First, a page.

What if some of America’s most powerful men sat around an old hunting lodge and dreamed up ways to influence oil prices, the balance of world power and nuclear armageddon? This premise is explored in Nelson DeMille’s novel Wild Fire. I’ve read a number of DeMille’s books, and they deal most often with national security, FBI, CIA, and the smart-aleck NYPD cop John Corey. I’m no huge fan of mystery novels, cop thrillers or whodunits, but DeMille’s writing is clever, fast paced and entirely entertaining.
Wild Fire is post 9/11 (actually a year later) thriller that was written in 2006. DeMille has the luxury of writing with 5 years of hindsight, but he does a great job of capturing the post-9/11 sobriety of government officials and the general public.
The book’s baddie is Bain Madox, a military trained and decorated billionaire who just has too much time on his hands. He owns a good ol’ boys club in the Adirondacks, and has guests ranging from nuclear physicists to CIA insiders to presidential advisors. Of course the new hate of the day is directed at raging suicidal terrorists which are hiding behind every rock, so Madox wants to initiate project Green, a plan that will set into place Wild Fire, which equals nuclear demolition of the entire middle east.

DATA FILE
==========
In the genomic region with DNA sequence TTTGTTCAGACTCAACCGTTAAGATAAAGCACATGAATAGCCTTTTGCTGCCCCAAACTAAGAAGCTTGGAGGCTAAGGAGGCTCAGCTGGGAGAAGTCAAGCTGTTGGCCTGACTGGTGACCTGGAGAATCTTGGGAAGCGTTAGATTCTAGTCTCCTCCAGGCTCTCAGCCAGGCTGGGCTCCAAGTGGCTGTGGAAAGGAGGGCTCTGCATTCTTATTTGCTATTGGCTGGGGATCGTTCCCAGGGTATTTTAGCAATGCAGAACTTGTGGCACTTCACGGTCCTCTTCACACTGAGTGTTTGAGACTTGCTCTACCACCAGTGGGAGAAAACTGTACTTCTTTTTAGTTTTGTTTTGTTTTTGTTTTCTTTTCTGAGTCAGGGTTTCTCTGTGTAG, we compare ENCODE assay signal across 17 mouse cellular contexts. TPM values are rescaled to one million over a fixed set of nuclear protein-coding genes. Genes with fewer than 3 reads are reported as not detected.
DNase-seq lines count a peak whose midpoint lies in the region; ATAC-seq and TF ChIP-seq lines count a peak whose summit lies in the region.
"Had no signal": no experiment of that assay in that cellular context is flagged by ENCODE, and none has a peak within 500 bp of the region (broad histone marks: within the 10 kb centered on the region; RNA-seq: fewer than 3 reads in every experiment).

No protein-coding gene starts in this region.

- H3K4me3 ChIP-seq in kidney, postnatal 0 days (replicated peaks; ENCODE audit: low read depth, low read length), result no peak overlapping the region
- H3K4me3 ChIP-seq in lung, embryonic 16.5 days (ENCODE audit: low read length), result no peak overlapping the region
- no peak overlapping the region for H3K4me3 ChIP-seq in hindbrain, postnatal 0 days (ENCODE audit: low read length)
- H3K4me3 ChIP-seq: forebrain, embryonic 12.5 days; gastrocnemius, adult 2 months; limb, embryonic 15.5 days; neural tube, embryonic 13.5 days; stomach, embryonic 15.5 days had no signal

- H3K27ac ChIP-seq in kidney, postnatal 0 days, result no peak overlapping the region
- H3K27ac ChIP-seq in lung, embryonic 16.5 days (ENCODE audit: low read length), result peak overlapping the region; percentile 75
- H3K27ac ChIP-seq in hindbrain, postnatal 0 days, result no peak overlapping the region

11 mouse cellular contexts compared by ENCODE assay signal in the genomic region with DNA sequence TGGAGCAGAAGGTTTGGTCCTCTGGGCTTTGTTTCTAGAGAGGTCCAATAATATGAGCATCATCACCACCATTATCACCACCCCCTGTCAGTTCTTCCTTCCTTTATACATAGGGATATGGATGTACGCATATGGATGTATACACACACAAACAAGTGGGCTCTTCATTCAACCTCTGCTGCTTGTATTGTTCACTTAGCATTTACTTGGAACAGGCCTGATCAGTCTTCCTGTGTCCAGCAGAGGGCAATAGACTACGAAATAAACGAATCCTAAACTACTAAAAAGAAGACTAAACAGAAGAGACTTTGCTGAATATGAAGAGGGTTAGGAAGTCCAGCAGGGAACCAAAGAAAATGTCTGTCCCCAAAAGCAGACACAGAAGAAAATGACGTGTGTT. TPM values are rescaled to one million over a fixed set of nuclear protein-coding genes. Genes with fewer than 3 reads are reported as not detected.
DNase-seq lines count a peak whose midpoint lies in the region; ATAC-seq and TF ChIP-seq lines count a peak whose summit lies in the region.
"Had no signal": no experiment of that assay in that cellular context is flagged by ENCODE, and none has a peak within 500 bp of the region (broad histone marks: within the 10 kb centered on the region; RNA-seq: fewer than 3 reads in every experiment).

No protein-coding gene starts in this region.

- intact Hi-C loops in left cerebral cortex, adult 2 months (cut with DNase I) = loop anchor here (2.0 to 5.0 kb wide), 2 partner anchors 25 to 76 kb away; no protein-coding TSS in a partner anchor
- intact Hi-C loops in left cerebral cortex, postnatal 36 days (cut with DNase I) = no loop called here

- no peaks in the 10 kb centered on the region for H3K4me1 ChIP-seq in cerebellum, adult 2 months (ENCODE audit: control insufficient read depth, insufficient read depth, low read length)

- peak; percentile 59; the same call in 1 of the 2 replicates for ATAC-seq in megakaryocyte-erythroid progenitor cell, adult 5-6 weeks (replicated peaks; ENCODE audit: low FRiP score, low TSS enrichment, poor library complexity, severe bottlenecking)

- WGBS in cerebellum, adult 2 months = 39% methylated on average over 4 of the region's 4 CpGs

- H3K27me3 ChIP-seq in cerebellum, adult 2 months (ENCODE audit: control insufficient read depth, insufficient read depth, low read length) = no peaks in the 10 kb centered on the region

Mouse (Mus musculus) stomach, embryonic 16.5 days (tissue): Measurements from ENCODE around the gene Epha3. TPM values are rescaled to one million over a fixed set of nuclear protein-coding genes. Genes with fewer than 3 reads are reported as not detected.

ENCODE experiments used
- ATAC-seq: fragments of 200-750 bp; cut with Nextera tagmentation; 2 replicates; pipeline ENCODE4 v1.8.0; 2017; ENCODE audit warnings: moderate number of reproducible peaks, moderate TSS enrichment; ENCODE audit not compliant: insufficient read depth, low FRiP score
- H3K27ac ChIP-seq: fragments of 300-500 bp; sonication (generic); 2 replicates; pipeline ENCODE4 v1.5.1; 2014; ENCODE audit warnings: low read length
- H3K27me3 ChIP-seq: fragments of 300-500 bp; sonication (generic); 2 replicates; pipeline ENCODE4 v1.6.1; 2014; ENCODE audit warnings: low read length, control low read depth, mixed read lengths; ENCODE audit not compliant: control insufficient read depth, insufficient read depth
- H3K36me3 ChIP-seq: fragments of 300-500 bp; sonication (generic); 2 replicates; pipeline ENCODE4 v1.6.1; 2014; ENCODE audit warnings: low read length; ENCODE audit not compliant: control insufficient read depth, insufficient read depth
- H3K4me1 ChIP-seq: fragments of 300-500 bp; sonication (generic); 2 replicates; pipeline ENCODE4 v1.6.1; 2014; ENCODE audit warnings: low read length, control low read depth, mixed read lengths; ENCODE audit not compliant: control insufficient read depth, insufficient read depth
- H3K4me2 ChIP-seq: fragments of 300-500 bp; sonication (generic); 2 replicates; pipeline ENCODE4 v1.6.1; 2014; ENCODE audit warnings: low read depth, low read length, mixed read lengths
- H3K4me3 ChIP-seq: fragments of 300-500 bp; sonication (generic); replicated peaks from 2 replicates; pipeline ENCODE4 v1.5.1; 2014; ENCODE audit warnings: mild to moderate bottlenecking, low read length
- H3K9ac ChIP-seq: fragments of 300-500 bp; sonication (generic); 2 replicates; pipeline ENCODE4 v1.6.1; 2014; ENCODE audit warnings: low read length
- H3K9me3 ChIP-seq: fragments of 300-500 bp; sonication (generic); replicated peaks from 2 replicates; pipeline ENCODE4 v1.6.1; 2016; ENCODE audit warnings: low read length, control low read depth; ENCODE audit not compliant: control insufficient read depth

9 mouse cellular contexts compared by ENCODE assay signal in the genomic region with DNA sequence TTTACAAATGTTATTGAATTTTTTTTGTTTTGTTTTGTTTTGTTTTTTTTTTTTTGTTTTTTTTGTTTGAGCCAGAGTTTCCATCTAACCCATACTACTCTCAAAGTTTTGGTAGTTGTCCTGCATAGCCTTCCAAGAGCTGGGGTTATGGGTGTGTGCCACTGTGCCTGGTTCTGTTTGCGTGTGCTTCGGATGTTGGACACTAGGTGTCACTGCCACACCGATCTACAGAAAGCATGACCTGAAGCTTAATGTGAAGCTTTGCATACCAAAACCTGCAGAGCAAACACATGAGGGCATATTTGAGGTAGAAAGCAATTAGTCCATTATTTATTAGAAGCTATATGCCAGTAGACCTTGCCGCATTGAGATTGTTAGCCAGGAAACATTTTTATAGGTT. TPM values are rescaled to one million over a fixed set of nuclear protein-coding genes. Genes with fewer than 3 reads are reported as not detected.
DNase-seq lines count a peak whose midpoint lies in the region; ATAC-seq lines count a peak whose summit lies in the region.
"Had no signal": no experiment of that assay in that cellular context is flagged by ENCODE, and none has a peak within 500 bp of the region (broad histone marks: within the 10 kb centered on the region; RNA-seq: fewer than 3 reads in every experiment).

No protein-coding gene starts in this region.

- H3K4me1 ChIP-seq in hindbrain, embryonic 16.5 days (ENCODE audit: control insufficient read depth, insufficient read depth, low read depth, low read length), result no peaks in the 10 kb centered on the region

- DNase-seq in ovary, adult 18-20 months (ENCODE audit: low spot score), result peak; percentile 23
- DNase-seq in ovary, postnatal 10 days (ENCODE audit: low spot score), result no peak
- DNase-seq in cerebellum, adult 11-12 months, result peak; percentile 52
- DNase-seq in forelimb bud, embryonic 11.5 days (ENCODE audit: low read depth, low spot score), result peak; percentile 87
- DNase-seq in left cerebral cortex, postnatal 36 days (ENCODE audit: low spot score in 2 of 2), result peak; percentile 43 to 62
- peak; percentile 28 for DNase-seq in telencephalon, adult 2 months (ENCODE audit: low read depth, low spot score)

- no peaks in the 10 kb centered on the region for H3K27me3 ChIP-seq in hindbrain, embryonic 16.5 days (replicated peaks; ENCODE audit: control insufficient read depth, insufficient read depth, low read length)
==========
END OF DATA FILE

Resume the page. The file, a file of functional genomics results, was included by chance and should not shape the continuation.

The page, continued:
The book is really one huge conspiracy theory (which I happen to like) plus a police officer who just won’t stand for that kind of thing going on in his country. Although Corey argues the ends don’t justify the means, every book he’s in ends with the ends justifying the means. The book is long – 519 pages – but reads quickly and is similar to other offerings, like Plum Island, The Lion’s Game and Nightfall.
DeMille isn’t so brash as to let his novels involve anything major that didn’t actually happen, but he gives an inside peak as to what could have been going on behind the scenes during 9/11 with the people we assume are there to protect us. I wonder if he’d ever branch out and go towards a novel that doesn’t restrict him to actual events, but that doesn’t seem to be his style.
As far as I know, his only book to film is The General’s Daughter, which I actually didn’t even really like, so I hope to see Detective Corey in a few upcoming films. It might be tough to cast for, Corey is such an over the top character. This is a fun read though, and with summer coming up, it should make it onto a lot of people’s vacation book lists. Thanks for the book Mike and Marina!